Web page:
“Wort oder Ton?” asks Richard Strauss’s final opera, Capriccio. The Countess answers with a question of her own, at the close of this self-consciously self-reflective Konversationstück für Musik: “Gibt es einen, der nicht trivail ist?” (“Is there any ending that isn’t trivial?”)

Netia Jones' new Die Zauberflöte opens Garsington Opera's 2018 season

“These portals, these columns prove/that wisdom, industry and art reside here.” So says Tamino, as he gazes up at the three imposing doors in the centre of Netia Jones’ replica of the 18th-century Wormsley Park House - in the grounds of which Garsington Opera’s ‘floating’ Pavilion makes its home each summer.

Feverish love at Opera Holland Park: a fine La traviata opens the 2018 season

If there were any doubts that it was soon to be curtains for Verdi’s titular, tubercular heroine then the tortured gasps of laboured, languishing breath which preceded Rodula Gaitanou’s new production of La traviata for Opera Holland Park would have swiftly served to dispel them.

Iestyn Davies and Fretwork bring about a meeting of the baroque and the modern

‘Music for a while/Shall all your cares beguile’. Standing in shadow, encircled by the five players of the viol consort Fretwork, as the summer storm raged outside Milton Court Concert Hall countertenor Iestyn Davies offered mesmeric reassurance to the capacity audience during this intriguing meeting of the baroque and the modern.

Works by Beethoven and Gerald Barry

As a whole, this concert proved a curious affair. It probably made more sense in the context of Thomas Adès’s series of Beethoven and Barry concerts with the Britten Sinfonia. The idea of a night off from the symphonic Beethoven to turn to chamber works was, in principle, a good one, but the sole Gerald Barry piece here seemed oddly out of place – and not in a productive, provocative way. Even the Beethoven pieces did not really seem to fit together especially well. A lovely performance of the op.16 Quintet nevertheless made the evening worthwhile.

OPERA TODAY ARCHIVES »

Performances

Benjamin Bernheim [Photo © Cory Weaver]
30 Mar 2018

A New Faust at Lyric Opera of Chicago

Lyric Opera of Chicago’s innovative, new production of Charles Gounod’s Faust succeeds on multiple levels of musical and dramatic representation. The title role is sung by Benjamin Bernheim, his companion in adventure Méphistophélès is performed by Christian Van Horn.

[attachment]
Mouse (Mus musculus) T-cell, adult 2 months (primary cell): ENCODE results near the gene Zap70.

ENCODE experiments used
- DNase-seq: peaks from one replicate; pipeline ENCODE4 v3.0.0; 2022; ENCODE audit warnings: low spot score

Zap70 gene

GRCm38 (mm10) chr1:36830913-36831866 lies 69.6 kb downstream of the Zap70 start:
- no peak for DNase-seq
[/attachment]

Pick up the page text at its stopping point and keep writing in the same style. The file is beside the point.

A New Faust at Lyric Opera of Chicago

A review by Salvatore Calomino

Above: Benjamin Bernheim [Photo © Cory Weaver]

 

The role of Marguerite is sung by Aylin Pérez and that of her brother Valentin by Edward Parks. Siébel is performed by Annie Rosen, Marthe by Jill Grove, and Wagner is Emmett O’Hanlon. The performances are conducted by Emmanuel Villaume and the Lyric Opera Chorus is prepared by its Chorus Master Michael Black. This new production of Faust is designed by John Frame and directed by Kevin Newbury. Sets and costumes are designed by Vita Tzykun, projected imagery is designed by David Adam Moore, lighting by Duane Schuler, and wigs and makeup by Sarah Hatten.

The predominantly dark stage in the opening scene depicts a workroom or studio, interior windows are covered with drapes while ladders are placed near these channels to the exterior world. A small screen shows a video projection. As light begins to pervade the studio, a scrim rises, and attention is focused on the doddering movements of an elderly man. His resigned words beginning with “Rien” (“Nothing”) express dissatisfaction with an oppressive existence. Mr. Bernheims’ monologue continues with an impassioned statement on the vanity of Faust’s efforts until now. While applying a constant volume in vocal projection, Bernheim colors distinctly individual words, “Salut” and “destin,” by which Faust “greets” his purported final day when he plans to take poison and master his “destiny.” In response to Faust’s doubt in God’s help and his repeated curses, Bernheim’s final evocation forte to “Satan! à moi!” brings Méphistophélès out from behind a draped window. Mr. Van Horn’s entrance establishes this Satan as a master of all situations: his cool control and unyielding intrusion into the dramatic progression make him here a force that cannot be shut off. From the start, Van Horn’s supple voice lends even greater credibility to his characterization of the demonic force in nature. His performance throughout shows a remarkable command and ability to adapt his voice to varying dramatic needs. Van Horn’s emphasis here on “puissance” (“power”) is countered by Bernheim’s insistence on “la jeunesse” (“youth”) as a goal. Two innovations of this productions support the dramatic flow at this point and again in subsequent acts. The video projection of a woman moving through a natural setting captures Faust’s thoughts and desires of the moment. Once he commits his signature guaranteeing future service to Méphistophélès, Faust drinks the potion of youth and is transformed by a band of masked minions who appear henceforth in this production at strategic moments to carry out the devil’s bidding. “En route” (“Let us away”) is taken as a journey of discovery for Faust with Méphistophélès leading the path immediately into the public space and tavern starting in Act Two.